Activists recall local civil rights activism

During her days as a student civil rights activist on FAMU’s campus, Patricia Stephens of Miami was not a stranger to the inside of the Tallahassee jail.

Yet, the numerous arrests and jail sentences only strengthened her dedication.

“When I get out,” she once boldly declared while serving time for staging a sit-in a local Woolworth’s, “I plan to carry on this struggle. I feel that I shall be ready to go to jail again, if necessary.”

Events such as the return of black soldiers, the integration of major league baseball, the desegregation of the military, and the 1954 Brown vs. Board of Education decision, set the stage for dramatic modifications in the social structure of Tallahassee.

Successful direct-action protests, such as the 1955 Montgomery bus boycott led by Dr. Martin Luther King Jr., inspired many FAMU students to join the crusade for social justice.

Paraphrasing King while serving her first sixty-day sentence, Stephens said:

“We’ve got to fill the jails in order to win our equal rights.”

First introduced to direct-action campaign tactics in a 1959 Congress of Racial Equality workshop in Miami, Patricia and her sister Priscilla took the lead in organizing a CORE chapter in Tallahassee and uniting students at FAMU, FSU, and local high schools to fight segregation.

Like North Carolina A&T College students in Greensboro who staged the nation’s first lunch-counter sit-in on Feb. 1, 1960, CORE launched a broad campaign to desegregate local chain stores and other downtown business.

Word of FAMU student activism spread quickly across the nation.

1963 FAMU College of Law graduate John Dorsey Due Jr. of Terre Haute, Ind. recalled in a 2000 interview reading about his future wife, Stephens, and her civil rights campaigns as an undergraduate student at Indiana University:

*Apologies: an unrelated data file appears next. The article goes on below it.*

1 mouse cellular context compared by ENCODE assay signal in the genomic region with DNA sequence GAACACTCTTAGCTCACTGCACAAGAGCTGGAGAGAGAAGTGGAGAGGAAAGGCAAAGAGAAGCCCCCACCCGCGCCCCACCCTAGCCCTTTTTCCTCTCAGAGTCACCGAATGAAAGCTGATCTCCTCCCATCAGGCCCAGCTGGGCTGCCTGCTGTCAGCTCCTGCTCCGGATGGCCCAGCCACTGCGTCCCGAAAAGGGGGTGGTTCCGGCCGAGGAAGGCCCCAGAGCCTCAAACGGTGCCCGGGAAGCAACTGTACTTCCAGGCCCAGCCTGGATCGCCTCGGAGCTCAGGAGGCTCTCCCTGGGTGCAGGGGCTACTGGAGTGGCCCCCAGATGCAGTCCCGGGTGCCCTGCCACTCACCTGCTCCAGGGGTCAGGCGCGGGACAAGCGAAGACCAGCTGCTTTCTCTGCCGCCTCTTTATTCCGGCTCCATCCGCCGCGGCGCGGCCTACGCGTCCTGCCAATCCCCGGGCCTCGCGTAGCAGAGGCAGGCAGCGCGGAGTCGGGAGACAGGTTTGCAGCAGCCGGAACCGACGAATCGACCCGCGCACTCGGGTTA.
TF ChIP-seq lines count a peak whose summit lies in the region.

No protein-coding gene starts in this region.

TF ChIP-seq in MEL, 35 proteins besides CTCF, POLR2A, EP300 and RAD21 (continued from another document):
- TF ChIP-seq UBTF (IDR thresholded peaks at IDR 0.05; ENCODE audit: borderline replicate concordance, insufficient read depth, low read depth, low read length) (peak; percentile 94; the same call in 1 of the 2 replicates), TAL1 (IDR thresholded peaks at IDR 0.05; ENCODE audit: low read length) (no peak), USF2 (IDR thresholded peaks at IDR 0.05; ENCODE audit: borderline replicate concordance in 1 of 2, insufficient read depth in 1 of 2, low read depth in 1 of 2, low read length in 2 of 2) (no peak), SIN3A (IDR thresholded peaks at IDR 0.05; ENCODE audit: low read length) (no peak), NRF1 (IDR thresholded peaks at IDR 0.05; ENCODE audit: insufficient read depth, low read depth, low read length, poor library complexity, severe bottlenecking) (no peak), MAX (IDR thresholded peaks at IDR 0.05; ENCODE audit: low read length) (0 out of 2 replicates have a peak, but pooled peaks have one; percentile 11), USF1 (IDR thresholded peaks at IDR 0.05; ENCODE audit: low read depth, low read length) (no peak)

“I had read about her in Jet Magazine before I came to the Florida A&M University College of Law,” Due said.

Then an aspiring civil rights attorney, Due recounts the strong influence FAMU student activism had in his decision to become a Rattler.

“My general intention in attending the Florida A&M College of Law, for me, was not to attend a law school operated by a historically black college, but for the specific purpose to be prepared and be part of the civil rights movement of the southern black community in 1960,” Due said.

The future Mr. and Mrs. Due shared many memories from the days fighting for civil rights as FAMU student.

Those memories span from participating in picket lines and freedom rides to being interviewed by United States Army Intelligence alleged association with communists. Mr. Due remembered it as the greatest experience of his life.

“Being at FAMU was being in a nurturing care-taking family interested in my success in being prepared for my life mission. The advantage of being at FAMU led to the initiation and development of friendships with leaders and supporters of the civil rights community in Tallahassee which then led to similar relationships with leaders in other Florida cities, and later, in the nation, which led to relationships that helped fulfill my mission in life.”